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Company denies drug to dying child, family turns to social media

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MEMPHIS, TN — In an intensive care unit in Memphis, a virus ravages the body of a 7-year-old who’s in heart and kidney failure. He vomits blood several times an hour as his family gathers in vigil.

In a cabinet in Durham, North Carolina, there’s a drug that could likely help Josh Hardy, but the drug company won’t give it to him. They’re adamant that spending the time to help Josh and others like him will slow down their efforts to get this drug on the market.

Helping Josh, they say, means hurting others.

When asked how he will feel if Josh dies — and he’s in critical condition, so sadly that could happen soon — the president of the company that makes the drug doesn’t hesitate to answer.

“Horrible,” said Kenneth Moch. He would feel horrible and heartbroken.

But still, he said there’s no way he’s going to change his mind. There’s no way he’s going to give Josh this drug.

‘We’re begging them’

It’s called “compassionate use,” but sometimes it feels anything but compassionate.

Here’s the way it works: According to the Food and Drug Administration, if someone has a serious or immediately life-threatening disease and has tried and failed other available treatments, they can ask a drug company for an experimental drug, one that they’re still studying and has not yet been approved by the FDA.

Companies often say yes: The FDA approved 974 compassionate use arrangements in fiscal year 2013.

But pharmaceutical companies often say no, as they did to Josh Hardy.

“Our son will die without this drug,” said Todd Hardy, Josh’s father. “We’re begging them to give it to us.”

So now, like many families, the Hardys have turned to the media, Facebook, and change.org to pressure the drug company to change its mind.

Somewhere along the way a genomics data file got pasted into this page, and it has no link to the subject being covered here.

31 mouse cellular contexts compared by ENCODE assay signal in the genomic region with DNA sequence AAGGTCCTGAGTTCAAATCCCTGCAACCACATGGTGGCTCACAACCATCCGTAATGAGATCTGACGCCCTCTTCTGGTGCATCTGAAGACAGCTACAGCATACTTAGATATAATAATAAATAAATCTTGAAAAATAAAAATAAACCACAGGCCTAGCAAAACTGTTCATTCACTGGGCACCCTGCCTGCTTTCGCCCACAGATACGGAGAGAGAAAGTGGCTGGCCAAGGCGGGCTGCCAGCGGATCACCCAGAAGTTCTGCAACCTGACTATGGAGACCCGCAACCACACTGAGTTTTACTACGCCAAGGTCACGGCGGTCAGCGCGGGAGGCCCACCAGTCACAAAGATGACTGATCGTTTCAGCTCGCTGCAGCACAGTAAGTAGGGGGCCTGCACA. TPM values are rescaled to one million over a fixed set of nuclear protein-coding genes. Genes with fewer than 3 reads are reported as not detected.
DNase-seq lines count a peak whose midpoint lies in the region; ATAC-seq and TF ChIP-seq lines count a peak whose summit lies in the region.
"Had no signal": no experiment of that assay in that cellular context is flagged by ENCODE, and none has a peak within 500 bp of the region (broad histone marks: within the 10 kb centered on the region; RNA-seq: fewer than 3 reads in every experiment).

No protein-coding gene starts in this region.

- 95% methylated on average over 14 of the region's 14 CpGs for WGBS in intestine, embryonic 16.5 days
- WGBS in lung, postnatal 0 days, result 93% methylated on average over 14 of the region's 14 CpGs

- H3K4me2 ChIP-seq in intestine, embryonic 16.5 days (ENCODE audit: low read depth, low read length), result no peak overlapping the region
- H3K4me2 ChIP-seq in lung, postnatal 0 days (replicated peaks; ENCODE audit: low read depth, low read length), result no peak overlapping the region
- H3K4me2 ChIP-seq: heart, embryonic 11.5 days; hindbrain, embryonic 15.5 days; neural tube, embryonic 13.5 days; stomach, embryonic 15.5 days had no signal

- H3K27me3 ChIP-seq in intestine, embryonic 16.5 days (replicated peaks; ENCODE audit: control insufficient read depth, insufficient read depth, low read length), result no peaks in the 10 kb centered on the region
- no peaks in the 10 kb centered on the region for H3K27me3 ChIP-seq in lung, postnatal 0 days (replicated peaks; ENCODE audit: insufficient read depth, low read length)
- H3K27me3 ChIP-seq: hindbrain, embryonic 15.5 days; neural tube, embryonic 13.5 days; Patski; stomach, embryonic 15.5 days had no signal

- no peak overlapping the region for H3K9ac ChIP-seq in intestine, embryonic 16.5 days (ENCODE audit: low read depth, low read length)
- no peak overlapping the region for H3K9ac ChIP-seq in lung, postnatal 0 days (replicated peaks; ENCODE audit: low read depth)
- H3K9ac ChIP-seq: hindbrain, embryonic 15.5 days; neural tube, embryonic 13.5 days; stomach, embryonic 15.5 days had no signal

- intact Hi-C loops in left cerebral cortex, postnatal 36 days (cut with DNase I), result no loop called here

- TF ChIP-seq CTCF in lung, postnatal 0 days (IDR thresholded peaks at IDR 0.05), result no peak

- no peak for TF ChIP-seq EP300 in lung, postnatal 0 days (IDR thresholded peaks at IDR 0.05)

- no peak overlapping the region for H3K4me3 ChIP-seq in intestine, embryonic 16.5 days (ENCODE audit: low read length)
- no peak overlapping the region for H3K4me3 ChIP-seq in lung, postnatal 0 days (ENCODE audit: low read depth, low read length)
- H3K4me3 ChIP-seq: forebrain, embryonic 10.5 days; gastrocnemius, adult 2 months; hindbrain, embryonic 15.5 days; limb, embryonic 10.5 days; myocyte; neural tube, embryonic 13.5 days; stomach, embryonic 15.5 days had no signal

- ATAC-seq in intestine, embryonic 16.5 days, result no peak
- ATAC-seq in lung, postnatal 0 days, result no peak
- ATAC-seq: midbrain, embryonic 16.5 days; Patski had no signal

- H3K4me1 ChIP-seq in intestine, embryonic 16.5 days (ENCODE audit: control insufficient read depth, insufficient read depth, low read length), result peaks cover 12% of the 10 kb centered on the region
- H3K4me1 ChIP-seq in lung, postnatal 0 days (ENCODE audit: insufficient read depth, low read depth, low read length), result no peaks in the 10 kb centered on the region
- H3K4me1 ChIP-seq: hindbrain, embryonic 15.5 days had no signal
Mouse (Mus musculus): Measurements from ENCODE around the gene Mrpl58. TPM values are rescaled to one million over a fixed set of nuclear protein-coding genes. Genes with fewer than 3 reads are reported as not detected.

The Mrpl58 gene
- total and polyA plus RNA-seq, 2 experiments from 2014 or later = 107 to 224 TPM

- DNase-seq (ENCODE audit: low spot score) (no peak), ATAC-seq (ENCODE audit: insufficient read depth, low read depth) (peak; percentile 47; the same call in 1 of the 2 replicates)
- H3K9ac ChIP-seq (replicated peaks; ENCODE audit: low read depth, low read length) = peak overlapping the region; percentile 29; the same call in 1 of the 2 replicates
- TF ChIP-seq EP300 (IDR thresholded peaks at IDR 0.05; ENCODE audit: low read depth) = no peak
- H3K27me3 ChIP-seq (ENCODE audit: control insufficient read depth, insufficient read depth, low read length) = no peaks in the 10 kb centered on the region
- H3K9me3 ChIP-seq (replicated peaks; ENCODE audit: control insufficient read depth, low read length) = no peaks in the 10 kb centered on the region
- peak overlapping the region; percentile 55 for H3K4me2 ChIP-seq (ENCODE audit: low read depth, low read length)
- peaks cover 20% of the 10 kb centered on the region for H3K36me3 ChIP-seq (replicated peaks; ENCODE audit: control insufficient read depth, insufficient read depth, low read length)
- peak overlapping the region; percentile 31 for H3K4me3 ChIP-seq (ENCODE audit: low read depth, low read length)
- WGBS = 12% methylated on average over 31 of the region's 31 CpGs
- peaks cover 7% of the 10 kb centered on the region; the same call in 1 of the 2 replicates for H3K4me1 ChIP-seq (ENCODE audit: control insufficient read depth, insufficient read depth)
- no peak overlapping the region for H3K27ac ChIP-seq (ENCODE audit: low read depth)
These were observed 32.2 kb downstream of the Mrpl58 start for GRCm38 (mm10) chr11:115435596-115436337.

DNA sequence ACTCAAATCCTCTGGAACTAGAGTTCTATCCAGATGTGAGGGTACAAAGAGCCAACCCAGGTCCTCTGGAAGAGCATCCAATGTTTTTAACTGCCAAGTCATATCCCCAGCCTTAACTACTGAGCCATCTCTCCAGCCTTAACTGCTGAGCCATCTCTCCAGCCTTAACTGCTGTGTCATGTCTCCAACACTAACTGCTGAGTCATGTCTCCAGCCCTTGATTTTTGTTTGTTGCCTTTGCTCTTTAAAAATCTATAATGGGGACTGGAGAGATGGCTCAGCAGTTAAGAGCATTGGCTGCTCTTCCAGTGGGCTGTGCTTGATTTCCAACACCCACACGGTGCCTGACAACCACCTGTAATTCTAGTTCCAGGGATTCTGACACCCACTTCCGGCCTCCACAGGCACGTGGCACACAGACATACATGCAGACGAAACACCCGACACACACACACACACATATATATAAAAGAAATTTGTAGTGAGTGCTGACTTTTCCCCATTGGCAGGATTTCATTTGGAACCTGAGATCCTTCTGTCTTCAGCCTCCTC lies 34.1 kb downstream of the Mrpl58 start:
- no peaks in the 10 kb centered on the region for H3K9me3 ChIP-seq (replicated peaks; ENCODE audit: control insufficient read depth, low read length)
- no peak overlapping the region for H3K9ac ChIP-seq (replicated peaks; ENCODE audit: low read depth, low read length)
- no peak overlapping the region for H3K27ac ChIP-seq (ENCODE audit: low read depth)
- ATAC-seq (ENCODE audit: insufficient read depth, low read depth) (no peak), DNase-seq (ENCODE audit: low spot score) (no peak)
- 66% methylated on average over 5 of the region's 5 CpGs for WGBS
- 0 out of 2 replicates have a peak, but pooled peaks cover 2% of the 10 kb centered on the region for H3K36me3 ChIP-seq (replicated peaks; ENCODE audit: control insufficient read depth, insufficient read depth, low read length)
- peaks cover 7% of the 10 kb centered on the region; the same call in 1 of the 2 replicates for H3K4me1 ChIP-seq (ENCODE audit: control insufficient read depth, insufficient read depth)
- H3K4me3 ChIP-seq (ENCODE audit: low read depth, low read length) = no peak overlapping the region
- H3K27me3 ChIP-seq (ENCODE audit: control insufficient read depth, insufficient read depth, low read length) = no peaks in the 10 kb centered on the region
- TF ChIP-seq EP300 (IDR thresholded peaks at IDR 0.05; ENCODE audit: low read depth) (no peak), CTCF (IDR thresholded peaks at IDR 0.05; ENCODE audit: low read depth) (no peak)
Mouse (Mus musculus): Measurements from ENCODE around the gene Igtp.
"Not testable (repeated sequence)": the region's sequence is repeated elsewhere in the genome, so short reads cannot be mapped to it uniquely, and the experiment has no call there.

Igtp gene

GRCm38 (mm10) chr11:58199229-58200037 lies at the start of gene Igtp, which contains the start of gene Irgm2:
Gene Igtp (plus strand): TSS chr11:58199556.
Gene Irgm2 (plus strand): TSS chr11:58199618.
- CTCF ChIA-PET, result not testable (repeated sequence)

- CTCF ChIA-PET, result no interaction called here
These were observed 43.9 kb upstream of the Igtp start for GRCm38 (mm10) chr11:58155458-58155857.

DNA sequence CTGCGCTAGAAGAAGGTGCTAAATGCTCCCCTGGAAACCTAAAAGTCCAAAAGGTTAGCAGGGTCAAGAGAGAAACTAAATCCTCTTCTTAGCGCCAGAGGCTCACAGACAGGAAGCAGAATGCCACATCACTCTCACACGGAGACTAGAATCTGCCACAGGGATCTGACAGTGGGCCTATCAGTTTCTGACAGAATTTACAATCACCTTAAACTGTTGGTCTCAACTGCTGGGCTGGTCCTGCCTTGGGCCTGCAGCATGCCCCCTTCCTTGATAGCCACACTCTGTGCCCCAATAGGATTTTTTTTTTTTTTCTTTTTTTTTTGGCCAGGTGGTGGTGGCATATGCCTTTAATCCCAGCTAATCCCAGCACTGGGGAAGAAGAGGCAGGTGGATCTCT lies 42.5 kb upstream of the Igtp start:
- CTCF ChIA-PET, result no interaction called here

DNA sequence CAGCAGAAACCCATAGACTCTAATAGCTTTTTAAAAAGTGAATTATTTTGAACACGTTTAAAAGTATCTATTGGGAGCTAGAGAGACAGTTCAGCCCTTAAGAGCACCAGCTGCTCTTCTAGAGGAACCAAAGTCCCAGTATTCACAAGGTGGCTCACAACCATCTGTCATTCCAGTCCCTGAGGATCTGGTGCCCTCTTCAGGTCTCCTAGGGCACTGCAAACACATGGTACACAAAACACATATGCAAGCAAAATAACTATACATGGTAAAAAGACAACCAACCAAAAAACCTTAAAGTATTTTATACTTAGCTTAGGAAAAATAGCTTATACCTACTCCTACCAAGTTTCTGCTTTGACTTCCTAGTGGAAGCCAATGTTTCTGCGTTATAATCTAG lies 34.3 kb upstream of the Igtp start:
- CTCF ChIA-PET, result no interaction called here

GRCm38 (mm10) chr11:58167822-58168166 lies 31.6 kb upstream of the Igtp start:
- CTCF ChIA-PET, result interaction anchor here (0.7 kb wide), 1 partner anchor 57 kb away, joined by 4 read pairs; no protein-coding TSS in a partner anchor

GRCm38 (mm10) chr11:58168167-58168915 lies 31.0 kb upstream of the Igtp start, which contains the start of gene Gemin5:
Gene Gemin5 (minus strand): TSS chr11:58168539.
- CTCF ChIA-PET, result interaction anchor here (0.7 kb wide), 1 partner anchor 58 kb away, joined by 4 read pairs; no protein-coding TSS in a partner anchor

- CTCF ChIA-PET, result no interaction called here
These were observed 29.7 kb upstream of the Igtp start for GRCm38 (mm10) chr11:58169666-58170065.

Countless members of “Josh’s army” have responded with angry tweets to @chimerix, telling them to “open their hearts,” asking the executives how they can sleep at night.

“Everyone is watching,” one tweeter warned the company. Others have tweeted out the e-mail addresses of the company’s board members. Chimerix executives say they’ve received physical threats.

Moch, the company president, has read these tweets and said he is heartbroken, but the issue is complex and unsuitable for a 144-long character debate.

At its very simplest, this is it: Chimerix is going full speed ahead to get the drug on the market hopefully by the end of 2016, and if they spend time and money on compassionate use cases, it would greatly hinder their effort to get the drug, brincidofovir, on the market and available to everyone.

The company would have to dish out $50,000 per compassionate-use patient, since insurance doesn’t usually pay for experimental drugs, Moch said. And perhaps even more important than the money, it would divert manpower in this 50-person company, since they’d have to handle the requests and then get the patient’s records and follow up with them, as required by the FDA.

“If this were just one patient wanting this drug, then this would be a very different question,” he said. “But it’s yes to all or no to all.”

From 2009 to 2012, the company did give out the drug under compassionate use to 451 patients, Moch said, but at least at that time, the information gleaned from those 451 compassionate use patients was helpful to the Chimerix study and helped move the science along. But currently doctors don’t really learn very much, if anything, from compassionate use patients, so the patients don’t help get the drug to market.

Beat cancer four times

Josh’s journey began when he was diagnosed with a rare form of kidney cancer at 9 months old. Over the years, cancer turned up in his thymus, lung, and bone marrow, and each time Josh beat it.

But a bone marrow transplant left Josh without much of an immune system, and in February doctors diagnosed him with an adenovirus that spread through his body.

They gave him an antiviral drug, an intravenous form of brincidofovir, but it ravaged his kidneys.

His doctors at St. Jude’s Children’s Research Hospital said not to give up hope. Since they’d been part of the brincidofovir studies, they’d seen how in sometimes just a week or two, the the oral form of the drug could get rid of an adenovirus without damaging the kidneys. Now all they had to do was ask the company that makes brincidofovir: Chimerix, Inc.

On February 12, the St. Jude’s doctors called a Chimerix executive, Dr. Marion Morrison, and asked for permission to use brincidofovir. She said no.

On March 5, the doctors asked again. Two days later they got an answer by e-mail from another executive, Dr. Herve Mommeja-Marin, who said the company was not “in a position to provide drug for this and other subjects in similar circumstances due to a limited inventory and our limited resources.”